When it comes to writers being “unable to finish” their manuscript or they say the “story is just taking so long to get down”, what they’re really saying is that they either aren’t making the time to write, or they haven’t gotten passed the frustrated-at-my-manuscript stage of the writing process.

Did you catch that? Where I insinuated that writer’s block is just another step in a writer’s process. Because it totally isand we have to learn to overcome it to avoid it.

Why Writer’s Block Happens

You refused to outline your book.

This one is mostly for plotters or people who don’t think they’re plotters but totally are because pantsers have their own preferences when it comes to outlining their WIPs. If you’re having trouble slogging through your novel, and you haven’t outlined, consider trying it. Even if you think you’re a pantser, it might be something worth considering.

You made unrealistic goals.

Making realistic and 100% attainable goals is key to achieving them. When we aren’t realistic with ourselves, we build ourselves up to do more than we actually can, which often leads to let-down, stress, and sometimes even burnout.

You’re on the road to burnout… Or you’re already there.

Like I mentioned in my last point, burnout is a real thing, and it doesn’t just happen to writers, but people from all walks. There are several key things when it comes to burnout but recognizing the chronic fatigue and sheer lack of motivation on things that have brought you pleasure and comfort in the past are two things that might signal burnout.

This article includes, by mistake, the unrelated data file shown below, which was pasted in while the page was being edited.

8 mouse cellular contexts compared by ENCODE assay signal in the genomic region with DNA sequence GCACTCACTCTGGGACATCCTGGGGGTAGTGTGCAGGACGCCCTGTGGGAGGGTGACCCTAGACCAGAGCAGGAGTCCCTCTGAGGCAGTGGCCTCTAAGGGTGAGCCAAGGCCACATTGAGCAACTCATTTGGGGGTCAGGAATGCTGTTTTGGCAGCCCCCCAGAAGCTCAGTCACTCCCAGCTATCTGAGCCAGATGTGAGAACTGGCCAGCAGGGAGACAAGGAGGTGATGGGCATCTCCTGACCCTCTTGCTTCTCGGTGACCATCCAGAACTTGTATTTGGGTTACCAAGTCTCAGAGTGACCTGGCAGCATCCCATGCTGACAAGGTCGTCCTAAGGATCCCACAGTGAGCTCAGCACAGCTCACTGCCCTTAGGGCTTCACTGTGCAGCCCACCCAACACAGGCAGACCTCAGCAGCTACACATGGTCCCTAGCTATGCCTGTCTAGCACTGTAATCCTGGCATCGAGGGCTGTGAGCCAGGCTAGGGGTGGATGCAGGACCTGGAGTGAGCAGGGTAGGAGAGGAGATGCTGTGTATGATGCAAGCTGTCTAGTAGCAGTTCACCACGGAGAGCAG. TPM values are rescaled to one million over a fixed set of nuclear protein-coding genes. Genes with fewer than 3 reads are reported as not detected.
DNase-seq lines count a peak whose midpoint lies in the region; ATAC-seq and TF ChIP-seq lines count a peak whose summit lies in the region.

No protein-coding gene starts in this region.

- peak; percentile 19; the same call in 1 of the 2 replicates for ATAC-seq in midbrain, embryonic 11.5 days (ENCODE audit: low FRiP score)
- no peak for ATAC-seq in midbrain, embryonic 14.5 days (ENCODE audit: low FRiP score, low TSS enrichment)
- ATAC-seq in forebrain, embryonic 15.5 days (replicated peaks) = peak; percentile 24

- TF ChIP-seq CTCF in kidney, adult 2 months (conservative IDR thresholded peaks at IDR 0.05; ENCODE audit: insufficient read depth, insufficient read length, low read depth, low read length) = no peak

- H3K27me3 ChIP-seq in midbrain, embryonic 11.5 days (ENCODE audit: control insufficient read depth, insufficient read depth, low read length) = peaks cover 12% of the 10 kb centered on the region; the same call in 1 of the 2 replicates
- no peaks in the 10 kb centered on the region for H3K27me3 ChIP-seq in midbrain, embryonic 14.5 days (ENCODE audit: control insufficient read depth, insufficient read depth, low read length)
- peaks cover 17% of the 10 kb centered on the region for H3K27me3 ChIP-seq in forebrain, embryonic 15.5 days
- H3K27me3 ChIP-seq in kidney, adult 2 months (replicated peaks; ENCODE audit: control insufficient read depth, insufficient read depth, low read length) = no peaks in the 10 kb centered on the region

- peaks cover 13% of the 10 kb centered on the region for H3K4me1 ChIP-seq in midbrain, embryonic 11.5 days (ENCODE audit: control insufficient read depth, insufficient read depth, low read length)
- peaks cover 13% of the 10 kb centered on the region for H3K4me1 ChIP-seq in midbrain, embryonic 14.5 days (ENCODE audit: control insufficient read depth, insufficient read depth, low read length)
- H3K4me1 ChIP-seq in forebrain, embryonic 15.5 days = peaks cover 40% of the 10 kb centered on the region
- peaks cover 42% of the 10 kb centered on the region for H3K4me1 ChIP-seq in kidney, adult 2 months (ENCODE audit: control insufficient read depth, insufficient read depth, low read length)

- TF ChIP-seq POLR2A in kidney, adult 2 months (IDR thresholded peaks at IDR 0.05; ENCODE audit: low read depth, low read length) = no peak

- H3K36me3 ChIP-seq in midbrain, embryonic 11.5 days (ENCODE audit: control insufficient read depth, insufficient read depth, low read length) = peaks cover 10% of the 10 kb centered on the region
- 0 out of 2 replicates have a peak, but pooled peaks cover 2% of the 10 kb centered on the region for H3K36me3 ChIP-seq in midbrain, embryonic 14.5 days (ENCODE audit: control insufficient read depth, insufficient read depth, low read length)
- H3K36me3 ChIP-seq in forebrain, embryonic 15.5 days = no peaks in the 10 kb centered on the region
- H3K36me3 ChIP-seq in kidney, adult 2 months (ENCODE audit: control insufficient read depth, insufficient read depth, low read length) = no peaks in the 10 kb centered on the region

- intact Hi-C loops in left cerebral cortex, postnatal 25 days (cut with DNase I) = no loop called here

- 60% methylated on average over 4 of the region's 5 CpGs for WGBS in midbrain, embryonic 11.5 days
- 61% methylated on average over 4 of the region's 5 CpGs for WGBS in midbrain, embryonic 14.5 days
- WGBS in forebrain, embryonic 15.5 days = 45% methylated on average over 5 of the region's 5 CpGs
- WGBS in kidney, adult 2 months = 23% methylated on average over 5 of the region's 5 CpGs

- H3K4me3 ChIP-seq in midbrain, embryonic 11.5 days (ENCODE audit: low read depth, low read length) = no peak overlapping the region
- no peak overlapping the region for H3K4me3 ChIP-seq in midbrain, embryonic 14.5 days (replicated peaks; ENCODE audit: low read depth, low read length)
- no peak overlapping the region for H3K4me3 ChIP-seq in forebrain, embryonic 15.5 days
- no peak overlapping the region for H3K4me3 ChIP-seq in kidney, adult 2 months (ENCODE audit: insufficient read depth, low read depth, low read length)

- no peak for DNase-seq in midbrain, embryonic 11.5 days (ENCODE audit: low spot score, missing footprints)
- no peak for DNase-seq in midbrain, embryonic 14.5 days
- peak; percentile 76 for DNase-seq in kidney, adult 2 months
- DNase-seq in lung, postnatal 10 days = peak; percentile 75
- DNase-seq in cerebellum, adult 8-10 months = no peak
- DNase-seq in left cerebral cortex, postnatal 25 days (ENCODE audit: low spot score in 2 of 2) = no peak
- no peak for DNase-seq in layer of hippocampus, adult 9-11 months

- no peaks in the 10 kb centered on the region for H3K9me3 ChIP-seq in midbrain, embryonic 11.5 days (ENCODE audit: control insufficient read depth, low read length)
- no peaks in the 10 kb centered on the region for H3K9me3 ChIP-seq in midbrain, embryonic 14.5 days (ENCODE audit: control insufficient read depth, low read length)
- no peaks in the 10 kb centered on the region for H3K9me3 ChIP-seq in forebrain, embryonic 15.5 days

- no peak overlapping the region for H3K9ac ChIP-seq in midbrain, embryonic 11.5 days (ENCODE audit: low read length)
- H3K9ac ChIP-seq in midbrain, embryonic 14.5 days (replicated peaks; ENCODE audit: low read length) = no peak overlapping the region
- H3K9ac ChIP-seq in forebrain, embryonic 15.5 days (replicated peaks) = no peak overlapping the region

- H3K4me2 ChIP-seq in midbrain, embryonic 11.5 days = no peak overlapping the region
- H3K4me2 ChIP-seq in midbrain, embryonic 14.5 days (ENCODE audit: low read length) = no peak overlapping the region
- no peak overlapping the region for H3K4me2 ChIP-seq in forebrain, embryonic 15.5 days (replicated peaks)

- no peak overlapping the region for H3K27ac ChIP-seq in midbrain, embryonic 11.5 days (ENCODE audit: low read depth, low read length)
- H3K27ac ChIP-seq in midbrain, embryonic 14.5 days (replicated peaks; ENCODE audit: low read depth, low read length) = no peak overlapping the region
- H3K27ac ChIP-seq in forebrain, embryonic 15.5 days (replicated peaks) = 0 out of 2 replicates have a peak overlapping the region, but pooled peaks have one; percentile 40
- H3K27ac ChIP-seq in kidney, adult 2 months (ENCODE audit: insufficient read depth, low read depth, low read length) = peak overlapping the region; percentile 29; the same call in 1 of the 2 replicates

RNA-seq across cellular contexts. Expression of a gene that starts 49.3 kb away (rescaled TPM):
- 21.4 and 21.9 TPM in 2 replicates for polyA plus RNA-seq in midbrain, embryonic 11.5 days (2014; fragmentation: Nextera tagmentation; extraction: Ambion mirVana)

You forgot your WHY.

We never want to lose our “why”. When we get so caught up in just finishing our novels, sometimes we forget that the entire reason we wanted to write in the first place. And it’s in those moments that the why is most important.

You saw something newer, or shinier.

This happens all the time. When we’re working, working, working on something and then this awesome new idea just jumps into your head. And while I always encourage indulging new ideas, so you don’t lose them, it’s also best practice to keep in control of all your ideas and the actions they prompt.

Debilitating self-doubt.

Different from burnout and different from stress, self-doubt is something many people (not just writers) suffer from. It happens when we let too many people speak for us, instead of recognizing how amazing and powerful we actually are. Always remember, people can talk and act any way they want, but only you choose how you perceive yourself and how you are perceived by the world.

If you know what to look for and understand why it happens, writer’s block is easily avoidable. What’s most important is focusing on one thing at a time and producing the best you can, at the level you’re at. How long something takes isn’t as important as the journey it took to get there, and it surely isn’t as important as the final product.

If you can write a book in 30 days, totally go for it. But don’t stress if you only write a few chapters a week. A few chapters is always better than zero.